"Walk-Through" Inventory "Walks Out"
by Ron Davis
The owners of a Rhode Island shopping center must reimburse a tenant for items that he claimed were taken from his premises after he leased his "turn-key" restaurant business.
The shopping center, Brick Market Place in Newport, had leased to the tenant a space previously occupied by another restaurant. The tenant had made a "walk-through" inventory of the assets of that restaurant while it was still operating and apparently believed that he would he would simply step in and take over after renaming the restaurant.
Before the signing of the arrangement, however, the tenant learned that some items were being removed from the premises. The tenant reported the removal to the shopping center owners, but they assured the tenant that $50,000 they had placed "in escrow" would cover the replacement of improperly removed assets. With that assurance, the tenant consummated the deal and began operations.
Within days, however, he reported that most of the glassware, silverware and dishes from the restaurant were missing. And when he presented a bill to the shopping center owners for replacement of those items, the owners refused to pay.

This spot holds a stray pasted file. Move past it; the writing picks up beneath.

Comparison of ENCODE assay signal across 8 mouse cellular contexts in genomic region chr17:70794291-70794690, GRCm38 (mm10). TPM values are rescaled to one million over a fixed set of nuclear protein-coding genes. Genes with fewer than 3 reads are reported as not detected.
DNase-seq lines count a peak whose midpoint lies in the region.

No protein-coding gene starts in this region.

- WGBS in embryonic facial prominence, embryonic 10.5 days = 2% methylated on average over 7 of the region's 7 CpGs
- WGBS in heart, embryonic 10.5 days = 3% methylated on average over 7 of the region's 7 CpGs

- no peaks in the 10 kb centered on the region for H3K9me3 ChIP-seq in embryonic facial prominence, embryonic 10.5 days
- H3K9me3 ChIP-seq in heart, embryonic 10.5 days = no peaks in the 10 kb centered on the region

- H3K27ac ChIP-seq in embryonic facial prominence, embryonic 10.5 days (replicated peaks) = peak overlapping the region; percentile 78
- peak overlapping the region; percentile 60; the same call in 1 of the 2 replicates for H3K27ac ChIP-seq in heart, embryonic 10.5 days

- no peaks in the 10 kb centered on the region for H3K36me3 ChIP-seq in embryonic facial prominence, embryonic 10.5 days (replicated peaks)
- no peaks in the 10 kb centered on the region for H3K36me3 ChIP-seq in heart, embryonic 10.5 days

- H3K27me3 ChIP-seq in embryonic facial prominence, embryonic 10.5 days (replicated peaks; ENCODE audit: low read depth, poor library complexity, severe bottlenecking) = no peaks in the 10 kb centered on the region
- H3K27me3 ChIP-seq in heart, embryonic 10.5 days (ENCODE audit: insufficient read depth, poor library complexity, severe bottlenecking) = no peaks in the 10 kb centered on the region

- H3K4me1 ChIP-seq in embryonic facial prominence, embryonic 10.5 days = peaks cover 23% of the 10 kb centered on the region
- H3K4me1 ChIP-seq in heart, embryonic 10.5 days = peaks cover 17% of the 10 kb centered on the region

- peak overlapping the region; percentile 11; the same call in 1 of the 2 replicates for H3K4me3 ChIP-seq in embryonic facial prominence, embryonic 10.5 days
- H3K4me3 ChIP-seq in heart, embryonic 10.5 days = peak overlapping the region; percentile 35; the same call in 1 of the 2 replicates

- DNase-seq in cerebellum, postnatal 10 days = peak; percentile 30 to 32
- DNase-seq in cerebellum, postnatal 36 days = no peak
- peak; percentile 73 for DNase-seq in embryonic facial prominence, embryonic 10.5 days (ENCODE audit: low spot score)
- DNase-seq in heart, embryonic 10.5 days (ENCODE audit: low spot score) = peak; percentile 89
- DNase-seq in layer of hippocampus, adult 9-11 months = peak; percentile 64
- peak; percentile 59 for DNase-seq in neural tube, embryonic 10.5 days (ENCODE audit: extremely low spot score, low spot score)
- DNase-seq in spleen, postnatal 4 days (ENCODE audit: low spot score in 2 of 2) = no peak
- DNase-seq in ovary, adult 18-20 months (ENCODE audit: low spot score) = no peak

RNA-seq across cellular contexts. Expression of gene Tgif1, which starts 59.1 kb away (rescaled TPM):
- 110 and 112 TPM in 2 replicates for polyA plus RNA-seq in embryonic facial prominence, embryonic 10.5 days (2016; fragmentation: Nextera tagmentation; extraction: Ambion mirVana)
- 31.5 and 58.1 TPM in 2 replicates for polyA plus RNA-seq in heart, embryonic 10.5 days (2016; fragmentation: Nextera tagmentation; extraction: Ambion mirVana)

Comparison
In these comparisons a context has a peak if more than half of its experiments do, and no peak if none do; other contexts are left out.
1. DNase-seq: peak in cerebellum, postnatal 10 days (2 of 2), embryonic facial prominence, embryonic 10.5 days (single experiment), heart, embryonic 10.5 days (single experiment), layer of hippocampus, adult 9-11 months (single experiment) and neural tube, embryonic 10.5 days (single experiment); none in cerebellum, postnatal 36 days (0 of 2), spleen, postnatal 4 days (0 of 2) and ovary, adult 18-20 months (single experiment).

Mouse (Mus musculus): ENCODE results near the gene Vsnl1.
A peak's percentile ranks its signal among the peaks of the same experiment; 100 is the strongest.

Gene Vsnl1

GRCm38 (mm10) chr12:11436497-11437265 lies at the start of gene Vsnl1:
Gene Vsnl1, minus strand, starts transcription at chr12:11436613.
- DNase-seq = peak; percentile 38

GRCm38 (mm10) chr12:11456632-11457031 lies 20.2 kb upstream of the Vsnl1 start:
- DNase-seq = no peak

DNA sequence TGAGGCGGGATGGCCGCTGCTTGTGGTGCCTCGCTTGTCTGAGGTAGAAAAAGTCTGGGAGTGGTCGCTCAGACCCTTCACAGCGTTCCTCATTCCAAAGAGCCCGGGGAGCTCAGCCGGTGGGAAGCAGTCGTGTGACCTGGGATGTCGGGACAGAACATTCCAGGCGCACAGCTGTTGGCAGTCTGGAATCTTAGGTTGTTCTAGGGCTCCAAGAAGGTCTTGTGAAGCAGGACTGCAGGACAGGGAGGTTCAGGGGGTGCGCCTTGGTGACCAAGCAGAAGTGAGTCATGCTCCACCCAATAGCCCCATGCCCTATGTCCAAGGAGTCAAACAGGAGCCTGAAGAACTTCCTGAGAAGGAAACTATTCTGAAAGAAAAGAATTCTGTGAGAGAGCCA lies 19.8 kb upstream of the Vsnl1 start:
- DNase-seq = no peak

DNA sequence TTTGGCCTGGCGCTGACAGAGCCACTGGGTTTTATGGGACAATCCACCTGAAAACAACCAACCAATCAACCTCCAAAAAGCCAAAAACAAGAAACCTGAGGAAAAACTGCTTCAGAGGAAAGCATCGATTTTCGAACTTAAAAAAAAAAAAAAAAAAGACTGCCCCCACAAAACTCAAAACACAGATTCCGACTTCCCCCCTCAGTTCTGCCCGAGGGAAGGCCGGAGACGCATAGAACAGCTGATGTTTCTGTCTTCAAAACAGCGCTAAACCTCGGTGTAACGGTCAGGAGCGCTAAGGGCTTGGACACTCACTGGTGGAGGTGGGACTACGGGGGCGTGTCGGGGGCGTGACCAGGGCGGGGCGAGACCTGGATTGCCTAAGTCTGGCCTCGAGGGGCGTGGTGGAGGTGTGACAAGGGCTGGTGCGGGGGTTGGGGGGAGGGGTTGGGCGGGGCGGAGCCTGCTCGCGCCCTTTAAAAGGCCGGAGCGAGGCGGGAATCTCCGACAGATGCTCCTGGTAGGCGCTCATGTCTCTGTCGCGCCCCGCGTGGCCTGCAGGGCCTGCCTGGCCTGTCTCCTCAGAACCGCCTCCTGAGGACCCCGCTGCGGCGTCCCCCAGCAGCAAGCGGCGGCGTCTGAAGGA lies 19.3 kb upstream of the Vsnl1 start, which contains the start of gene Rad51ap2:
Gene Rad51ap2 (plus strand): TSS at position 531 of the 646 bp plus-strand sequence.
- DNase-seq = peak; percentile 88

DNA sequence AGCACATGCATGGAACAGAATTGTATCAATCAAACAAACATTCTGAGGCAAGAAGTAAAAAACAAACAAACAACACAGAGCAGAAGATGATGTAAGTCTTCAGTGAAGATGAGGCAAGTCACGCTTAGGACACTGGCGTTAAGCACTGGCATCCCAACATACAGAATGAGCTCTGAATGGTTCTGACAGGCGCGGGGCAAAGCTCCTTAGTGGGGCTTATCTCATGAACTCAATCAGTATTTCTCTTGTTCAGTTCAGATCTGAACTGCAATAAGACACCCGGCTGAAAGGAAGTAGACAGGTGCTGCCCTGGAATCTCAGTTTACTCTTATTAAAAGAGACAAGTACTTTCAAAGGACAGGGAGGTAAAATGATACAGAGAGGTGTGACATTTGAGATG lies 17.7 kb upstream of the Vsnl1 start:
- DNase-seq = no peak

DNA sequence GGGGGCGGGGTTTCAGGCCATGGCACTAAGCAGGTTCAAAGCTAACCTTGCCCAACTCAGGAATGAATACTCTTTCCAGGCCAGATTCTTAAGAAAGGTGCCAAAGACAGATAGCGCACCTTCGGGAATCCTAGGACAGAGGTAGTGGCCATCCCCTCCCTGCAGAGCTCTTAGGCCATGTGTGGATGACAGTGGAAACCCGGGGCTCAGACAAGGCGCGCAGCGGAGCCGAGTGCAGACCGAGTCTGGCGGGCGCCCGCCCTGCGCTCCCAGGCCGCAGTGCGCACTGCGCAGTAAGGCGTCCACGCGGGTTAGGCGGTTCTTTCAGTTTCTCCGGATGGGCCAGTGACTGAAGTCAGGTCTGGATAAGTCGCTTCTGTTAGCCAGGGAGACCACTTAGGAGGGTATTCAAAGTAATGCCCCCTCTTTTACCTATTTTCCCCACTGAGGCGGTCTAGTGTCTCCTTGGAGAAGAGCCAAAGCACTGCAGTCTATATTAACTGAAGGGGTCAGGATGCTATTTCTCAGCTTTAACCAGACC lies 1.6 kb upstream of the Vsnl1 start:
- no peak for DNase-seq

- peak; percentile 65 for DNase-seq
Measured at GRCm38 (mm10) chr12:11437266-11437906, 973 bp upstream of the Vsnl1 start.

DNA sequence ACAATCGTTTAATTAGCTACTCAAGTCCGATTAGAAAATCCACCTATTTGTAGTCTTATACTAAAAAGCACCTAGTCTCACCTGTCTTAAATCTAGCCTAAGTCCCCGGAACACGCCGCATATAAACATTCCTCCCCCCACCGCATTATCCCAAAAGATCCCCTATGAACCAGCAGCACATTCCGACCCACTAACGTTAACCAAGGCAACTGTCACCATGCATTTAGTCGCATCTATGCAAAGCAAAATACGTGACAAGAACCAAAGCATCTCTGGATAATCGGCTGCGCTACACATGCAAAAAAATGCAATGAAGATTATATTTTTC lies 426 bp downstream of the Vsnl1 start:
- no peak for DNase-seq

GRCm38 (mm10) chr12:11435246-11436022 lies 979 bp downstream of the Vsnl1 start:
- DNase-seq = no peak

In explanation, the shopping center owners pointed out that the agreement between the two parties states that the shopping center "assumes all risk of destruction, loss or damage…up to the date of closing" of the arrangement. The owners added that the tenant did not, however, report the loss until two days after he began operations.
The tenant sued to force payment for the missing items. And a county judge ruled in his favor. The shopping center owners appealed.
The Rhode Island Supreme Court upheld the lower court ruling, explaining, "At the consummation of the agreement, the tenant was not scheduled to take possession of the premises and its inventory until two days after the closing. Based upon assurances, he participated in the execution of the agreement. When he actually took possession of the premises, he discovered that many items were missing. He promptly informed the landlord about the loss and was advised to replace the missing items and that the purchase price would be refunded from the escrow account. From this evidence, we conclude that the lower court did not err when it found in favor of the tenant on the issue of the missing inventory." (Sea Fare’s Am. Café v. Brick Market, 787 A.2d 472 [R.I. 2001])
Decision: December 2001
Published: March 2002